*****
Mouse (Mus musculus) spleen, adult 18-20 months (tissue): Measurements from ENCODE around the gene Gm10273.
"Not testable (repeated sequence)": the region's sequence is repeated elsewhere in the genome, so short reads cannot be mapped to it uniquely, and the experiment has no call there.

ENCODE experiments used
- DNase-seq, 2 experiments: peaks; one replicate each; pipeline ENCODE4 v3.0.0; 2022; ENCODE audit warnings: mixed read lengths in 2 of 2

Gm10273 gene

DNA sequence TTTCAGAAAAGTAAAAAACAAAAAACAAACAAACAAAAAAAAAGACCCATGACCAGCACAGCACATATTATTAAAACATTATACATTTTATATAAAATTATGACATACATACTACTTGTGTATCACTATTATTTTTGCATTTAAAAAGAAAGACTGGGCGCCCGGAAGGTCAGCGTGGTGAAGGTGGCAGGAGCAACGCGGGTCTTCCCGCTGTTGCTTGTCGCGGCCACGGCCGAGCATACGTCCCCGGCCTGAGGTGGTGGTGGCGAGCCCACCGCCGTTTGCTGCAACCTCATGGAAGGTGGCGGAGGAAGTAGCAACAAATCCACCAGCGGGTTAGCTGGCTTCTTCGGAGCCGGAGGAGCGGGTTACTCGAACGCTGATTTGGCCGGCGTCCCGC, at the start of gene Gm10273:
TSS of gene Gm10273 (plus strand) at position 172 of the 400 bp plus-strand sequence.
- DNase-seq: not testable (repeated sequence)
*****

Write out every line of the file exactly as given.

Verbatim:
Mouse (Mus musculus) spleen, adult 18-20 months (tissue): Measurements from ENCODE around the gene Gm10273.
"Not testable (repeated sequence)": the region's sequence is repeated elsewhere in the genome, so short reads cannot be mapped to it uniquely, and the experiment has no call there.

ENCODE experiments used
- DNase-seq, 2 experiments: peaks; one replicate each; pipeline ENCODE4 v3.0.0; 2022; ENCODE audit warnings: mixed read lengths in 2 of 2

Gm10273 gene

DNA sequence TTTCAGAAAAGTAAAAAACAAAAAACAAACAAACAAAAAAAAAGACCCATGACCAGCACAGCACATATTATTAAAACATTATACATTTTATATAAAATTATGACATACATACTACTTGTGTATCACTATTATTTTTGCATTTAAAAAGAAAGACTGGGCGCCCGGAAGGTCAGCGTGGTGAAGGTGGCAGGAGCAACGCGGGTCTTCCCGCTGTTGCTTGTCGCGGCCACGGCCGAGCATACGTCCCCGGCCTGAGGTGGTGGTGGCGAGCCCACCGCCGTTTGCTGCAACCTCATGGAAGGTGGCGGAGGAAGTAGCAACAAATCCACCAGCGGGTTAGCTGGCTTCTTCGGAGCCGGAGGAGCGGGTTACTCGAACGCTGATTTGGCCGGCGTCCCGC, at the start of gene Gm10273:
TSS of gene Gm10273 (plus strand) at position 172 of the 400 bp plus-strand sequence.
- DNase-seq: not testable (repeated sequence)